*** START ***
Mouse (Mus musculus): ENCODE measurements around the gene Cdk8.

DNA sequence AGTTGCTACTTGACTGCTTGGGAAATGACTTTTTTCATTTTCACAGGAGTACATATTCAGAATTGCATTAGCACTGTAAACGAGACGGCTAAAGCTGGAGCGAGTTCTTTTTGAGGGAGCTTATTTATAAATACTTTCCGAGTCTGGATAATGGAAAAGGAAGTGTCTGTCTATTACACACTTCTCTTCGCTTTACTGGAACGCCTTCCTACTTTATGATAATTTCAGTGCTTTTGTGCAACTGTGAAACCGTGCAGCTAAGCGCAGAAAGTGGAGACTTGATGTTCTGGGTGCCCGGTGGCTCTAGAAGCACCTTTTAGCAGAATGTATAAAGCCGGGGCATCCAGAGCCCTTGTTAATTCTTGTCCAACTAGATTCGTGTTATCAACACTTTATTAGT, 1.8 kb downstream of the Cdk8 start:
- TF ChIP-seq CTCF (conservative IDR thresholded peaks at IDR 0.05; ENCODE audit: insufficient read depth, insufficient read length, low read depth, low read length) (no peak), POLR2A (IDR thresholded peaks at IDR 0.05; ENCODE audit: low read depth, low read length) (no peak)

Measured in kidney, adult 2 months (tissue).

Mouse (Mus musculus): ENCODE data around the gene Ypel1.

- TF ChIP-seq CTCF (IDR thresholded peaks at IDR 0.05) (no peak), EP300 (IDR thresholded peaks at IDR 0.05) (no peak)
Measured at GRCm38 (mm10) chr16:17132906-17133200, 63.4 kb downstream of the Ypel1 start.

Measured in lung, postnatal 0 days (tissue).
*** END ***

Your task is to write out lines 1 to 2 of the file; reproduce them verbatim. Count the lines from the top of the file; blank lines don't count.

Mouse (Mus musculus): ENCODE measurements around the gene Cdk8.

DNA sequence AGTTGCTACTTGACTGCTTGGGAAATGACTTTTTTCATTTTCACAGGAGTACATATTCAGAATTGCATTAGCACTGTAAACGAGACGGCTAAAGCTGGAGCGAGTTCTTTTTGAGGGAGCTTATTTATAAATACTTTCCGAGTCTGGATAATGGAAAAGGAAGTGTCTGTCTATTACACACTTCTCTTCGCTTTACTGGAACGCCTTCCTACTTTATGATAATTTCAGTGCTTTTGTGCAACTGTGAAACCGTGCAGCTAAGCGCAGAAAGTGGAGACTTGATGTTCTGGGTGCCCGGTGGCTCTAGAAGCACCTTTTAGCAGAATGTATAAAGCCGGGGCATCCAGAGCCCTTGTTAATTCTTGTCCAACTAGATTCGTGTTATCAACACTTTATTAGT, 1.8 kb downstream of the Cdk8 start: